The table top is assembled out of 3 pieces of pine plates 1"x8"x36".
We are going to drill pocket holes in the center piece and glue and bolt the side pieces to it.
Here is the fun part: the edges of the pieces you buy at the store are rarely so square and aligned that you can just glue them.
To make them straight, ideally you "joint" them - meaning cutting new straight edge with new alignment.
I don't have a jointer, or a table saw, so here is an alternative path:
- Mix and match the sides so the gaps will be minimal.
- Drill the pocket holes on the newly identified center piece.
- Use gorilla glue (and bolts) on the joint.
- Clamp everything when waiting to dry.
I love gorilla glue!
Gorilla glue is a polyurethane adhesive which has the unique property of expanding when it comes in contact with air. The expansion will fill in the gaps and they will be invisible at the end.
A quick note here: don't expect it to fill in 1/2" (or larger) gaps, but 1/16"-1/8" should be fine.
Step 6: Finishing the Table
Once the glue is set, it is time to sand everything.
The first step is to make the edges straight, the short side of the table, where you see the three panels.
Table saw would be the best, but I don't have one, so I did everything with my trusted RYOBI.
There was some sand dust in the end, but well worth it...
In the pictures you can see the before and after, the seam is barely visible in the end, and the grain is absolutely gorgeous.
Now was the time for adjustments, I forgot to drill the pockets on the upper frame, to attach the table top.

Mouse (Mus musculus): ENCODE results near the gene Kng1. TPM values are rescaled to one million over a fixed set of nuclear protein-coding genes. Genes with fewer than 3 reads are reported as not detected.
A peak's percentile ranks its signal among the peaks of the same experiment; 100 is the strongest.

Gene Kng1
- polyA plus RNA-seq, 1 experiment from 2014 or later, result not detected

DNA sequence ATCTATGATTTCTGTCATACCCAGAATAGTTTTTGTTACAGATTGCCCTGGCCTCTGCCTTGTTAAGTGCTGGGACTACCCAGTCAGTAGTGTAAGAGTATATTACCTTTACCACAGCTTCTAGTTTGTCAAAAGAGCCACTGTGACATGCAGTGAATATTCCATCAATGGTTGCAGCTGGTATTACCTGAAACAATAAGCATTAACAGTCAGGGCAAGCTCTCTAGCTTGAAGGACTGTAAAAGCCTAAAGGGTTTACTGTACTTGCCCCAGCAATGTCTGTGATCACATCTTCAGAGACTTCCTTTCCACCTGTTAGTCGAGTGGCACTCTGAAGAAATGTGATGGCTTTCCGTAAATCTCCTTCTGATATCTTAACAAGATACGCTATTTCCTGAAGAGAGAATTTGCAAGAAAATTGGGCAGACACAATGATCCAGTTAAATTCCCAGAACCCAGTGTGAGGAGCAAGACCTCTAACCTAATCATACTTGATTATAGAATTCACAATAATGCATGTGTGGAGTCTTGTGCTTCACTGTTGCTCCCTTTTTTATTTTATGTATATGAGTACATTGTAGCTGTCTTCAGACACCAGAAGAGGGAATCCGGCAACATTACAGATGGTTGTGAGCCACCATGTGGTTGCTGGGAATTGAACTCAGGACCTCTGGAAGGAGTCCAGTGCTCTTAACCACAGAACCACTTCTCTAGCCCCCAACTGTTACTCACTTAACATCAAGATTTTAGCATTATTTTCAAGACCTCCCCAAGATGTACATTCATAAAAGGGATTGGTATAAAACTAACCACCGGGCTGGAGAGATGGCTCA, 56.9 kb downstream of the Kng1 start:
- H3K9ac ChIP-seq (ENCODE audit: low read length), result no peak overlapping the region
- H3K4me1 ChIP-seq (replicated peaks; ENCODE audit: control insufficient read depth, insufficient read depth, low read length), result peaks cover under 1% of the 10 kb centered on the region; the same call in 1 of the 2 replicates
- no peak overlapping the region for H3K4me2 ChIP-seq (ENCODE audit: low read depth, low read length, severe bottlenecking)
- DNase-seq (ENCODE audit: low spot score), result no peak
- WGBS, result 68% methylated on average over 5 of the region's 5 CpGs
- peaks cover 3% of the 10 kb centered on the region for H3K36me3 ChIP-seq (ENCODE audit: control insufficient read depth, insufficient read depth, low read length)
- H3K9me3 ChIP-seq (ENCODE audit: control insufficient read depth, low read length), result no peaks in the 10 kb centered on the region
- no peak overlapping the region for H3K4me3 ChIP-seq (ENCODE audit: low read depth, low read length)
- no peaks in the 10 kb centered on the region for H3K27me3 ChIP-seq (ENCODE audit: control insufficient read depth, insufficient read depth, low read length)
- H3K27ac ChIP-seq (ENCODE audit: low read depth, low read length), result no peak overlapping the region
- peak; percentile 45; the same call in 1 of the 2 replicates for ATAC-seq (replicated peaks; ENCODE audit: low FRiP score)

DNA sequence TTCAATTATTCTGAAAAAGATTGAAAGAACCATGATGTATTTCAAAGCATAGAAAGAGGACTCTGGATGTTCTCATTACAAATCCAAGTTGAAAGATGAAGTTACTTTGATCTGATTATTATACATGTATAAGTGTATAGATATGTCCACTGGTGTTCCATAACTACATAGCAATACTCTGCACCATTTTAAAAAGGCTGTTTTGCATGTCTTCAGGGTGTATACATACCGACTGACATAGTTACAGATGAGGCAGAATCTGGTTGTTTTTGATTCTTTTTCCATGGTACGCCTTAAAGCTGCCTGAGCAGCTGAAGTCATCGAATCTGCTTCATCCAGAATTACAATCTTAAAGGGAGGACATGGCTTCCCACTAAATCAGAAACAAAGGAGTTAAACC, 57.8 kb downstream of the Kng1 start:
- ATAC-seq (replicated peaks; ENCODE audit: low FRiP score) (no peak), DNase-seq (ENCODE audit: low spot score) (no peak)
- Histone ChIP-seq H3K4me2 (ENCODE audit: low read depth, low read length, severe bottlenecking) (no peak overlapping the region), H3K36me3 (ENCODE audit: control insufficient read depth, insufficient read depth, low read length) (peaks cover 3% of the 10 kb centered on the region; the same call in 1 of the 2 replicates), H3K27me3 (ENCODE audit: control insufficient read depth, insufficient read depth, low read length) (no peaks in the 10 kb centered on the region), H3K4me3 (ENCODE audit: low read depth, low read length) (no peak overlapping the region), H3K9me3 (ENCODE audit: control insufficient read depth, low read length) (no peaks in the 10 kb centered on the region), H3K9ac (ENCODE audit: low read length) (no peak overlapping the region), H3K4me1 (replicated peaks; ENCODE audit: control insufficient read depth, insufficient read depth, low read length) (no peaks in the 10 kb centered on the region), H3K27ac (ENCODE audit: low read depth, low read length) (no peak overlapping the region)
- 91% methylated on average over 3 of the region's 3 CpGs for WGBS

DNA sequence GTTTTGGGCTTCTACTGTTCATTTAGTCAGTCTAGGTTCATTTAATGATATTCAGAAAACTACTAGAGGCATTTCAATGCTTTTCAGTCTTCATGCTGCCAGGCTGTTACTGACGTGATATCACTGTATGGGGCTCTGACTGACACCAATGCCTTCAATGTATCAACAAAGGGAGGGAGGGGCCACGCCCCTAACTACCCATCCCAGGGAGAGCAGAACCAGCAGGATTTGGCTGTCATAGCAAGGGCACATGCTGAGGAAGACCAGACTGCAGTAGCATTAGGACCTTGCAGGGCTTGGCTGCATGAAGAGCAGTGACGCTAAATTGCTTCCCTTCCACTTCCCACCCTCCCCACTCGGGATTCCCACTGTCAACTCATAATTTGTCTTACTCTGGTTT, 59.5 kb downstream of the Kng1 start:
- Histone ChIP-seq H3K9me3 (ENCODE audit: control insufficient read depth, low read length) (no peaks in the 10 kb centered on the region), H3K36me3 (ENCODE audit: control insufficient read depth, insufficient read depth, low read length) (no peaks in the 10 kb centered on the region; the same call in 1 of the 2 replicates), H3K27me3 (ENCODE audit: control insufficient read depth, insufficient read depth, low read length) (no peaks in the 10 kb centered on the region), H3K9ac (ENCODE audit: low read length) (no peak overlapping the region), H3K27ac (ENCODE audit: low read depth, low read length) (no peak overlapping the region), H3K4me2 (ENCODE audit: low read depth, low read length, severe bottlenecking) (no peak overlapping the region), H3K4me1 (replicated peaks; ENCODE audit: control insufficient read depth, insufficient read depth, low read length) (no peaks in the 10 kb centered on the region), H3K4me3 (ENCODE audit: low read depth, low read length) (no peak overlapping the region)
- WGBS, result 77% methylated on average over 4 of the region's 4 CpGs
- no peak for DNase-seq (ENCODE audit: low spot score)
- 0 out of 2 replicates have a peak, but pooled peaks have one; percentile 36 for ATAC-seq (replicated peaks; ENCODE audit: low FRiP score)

Did 3 pockets on each beam.
I clamped my table top upside down on dining table, aligned the frame, put glue on the perimeter and secured with bolts.
Now waiting to dry.
Step 7: Benches Now
Cut all the wooden pieces.
Do the pockets with your Kreg. Note the pockets and directions on the trapezoidal cross pieces.
Also, pay attention to the direction of bolts. I tried to do the majority on the "insides" so it won't be visible at the end.
For most part it was a success. Several places required driving the bolts with hand tools (not drill) due to poor access - especially on these side trapezoidal pieces.
Assemble the frames.
The process is similar to the table, with the difference being the angled legs and more beams to connect.
Step 8: Bench Tops
The frames are ready?
It's time to sand the bench tops.
Here the job is easier, both because of the smaller area and one piece plate (instead of three with the table)
The process is familiar:
- Sand the edges.
- Sand the top and bottom with 60grit.
- Switch to 180grit and finish the job.
Here I forgot to do the top attachment pockets (as with the table), had to do it now.
Due to the lower cross beam, the pocket had to be drilled on the "outsides". Slightly visible now when passing near the table... not too bad though.
Align the top and the frame, apply glue and bolt everything together.
One of the pictures features my "hand driving" of side bolts due to poor access for the drill.
Live and learn... :)
Step 9: Finishing - Conditioning Your Wood and One Last Thing
The table and the benches are ready.
Now it is time to protect the wood and let the grain shine.
The table is for the kid, we need something to be non-toxic and still do the job.
My choice is this Cutting Board Oil by Howard.
It is just amazing how the wood starts to shine after this.
Super easy to apply and effective.
Applied a coat on everything, with extra one on the top.
Let it dry.
The final thing I did was adding these (or similar) rubber feet.
Just had to make sure nothing will slide under kids who jump on this...
Hope you enjoyed this,
For other cool projects (and occasional bug photo), follow me on IG @medanilevin